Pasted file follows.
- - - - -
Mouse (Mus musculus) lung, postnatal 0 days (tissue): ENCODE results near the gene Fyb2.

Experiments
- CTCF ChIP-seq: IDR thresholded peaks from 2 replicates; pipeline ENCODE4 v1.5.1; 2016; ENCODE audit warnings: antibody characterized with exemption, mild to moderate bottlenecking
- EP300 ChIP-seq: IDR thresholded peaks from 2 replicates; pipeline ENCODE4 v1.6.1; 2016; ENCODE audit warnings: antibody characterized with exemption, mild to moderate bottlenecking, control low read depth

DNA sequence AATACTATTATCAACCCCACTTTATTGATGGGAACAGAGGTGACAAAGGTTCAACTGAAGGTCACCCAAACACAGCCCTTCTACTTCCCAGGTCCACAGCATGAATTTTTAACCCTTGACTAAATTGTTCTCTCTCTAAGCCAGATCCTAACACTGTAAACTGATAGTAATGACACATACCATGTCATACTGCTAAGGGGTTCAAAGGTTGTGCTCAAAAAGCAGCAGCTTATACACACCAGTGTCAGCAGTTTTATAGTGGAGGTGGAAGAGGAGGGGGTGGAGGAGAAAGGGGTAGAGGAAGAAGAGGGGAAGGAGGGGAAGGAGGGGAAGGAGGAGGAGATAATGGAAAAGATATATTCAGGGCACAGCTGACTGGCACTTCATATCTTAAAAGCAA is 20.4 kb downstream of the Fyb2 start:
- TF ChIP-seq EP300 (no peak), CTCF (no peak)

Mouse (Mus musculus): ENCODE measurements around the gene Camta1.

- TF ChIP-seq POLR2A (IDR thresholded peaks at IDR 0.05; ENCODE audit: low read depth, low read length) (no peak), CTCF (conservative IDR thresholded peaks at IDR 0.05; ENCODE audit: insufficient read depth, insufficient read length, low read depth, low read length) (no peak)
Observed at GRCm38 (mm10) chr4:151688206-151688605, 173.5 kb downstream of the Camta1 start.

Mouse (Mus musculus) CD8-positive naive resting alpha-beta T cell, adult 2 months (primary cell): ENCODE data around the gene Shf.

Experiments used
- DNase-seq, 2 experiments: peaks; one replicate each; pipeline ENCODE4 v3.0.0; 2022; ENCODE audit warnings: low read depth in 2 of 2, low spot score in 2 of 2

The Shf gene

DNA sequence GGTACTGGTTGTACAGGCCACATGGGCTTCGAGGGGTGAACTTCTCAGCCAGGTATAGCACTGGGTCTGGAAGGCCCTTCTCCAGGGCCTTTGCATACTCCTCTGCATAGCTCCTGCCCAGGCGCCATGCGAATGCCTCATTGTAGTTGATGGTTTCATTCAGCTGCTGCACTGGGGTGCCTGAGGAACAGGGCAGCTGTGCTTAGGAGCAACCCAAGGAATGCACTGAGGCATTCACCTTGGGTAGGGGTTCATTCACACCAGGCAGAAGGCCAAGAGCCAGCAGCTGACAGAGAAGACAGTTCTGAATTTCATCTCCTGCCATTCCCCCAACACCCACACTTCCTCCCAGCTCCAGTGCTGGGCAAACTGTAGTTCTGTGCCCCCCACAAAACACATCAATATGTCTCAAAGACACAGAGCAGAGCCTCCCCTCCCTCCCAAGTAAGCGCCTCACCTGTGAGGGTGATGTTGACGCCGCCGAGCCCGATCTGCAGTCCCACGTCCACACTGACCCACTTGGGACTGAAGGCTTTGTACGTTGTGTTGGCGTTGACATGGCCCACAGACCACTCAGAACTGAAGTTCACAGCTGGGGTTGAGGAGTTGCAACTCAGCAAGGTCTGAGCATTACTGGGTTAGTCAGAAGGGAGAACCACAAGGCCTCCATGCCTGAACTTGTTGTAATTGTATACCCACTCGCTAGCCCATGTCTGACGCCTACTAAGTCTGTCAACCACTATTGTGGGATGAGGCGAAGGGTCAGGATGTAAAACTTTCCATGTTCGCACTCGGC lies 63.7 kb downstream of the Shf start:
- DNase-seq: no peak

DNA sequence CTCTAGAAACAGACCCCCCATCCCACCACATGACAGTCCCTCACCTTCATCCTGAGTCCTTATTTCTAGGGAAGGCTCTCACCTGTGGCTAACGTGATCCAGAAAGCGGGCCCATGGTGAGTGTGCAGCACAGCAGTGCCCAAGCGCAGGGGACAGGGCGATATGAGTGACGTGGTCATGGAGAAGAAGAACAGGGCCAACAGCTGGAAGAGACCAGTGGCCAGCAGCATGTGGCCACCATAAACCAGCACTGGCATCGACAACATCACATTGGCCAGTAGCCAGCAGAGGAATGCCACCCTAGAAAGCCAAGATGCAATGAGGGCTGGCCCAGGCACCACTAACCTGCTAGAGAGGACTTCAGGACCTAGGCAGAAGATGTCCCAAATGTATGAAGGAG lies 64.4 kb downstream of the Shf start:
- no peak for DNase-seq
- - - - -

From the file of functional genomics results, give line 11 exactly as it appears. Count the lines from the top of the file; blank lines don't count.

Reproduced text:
Experiments used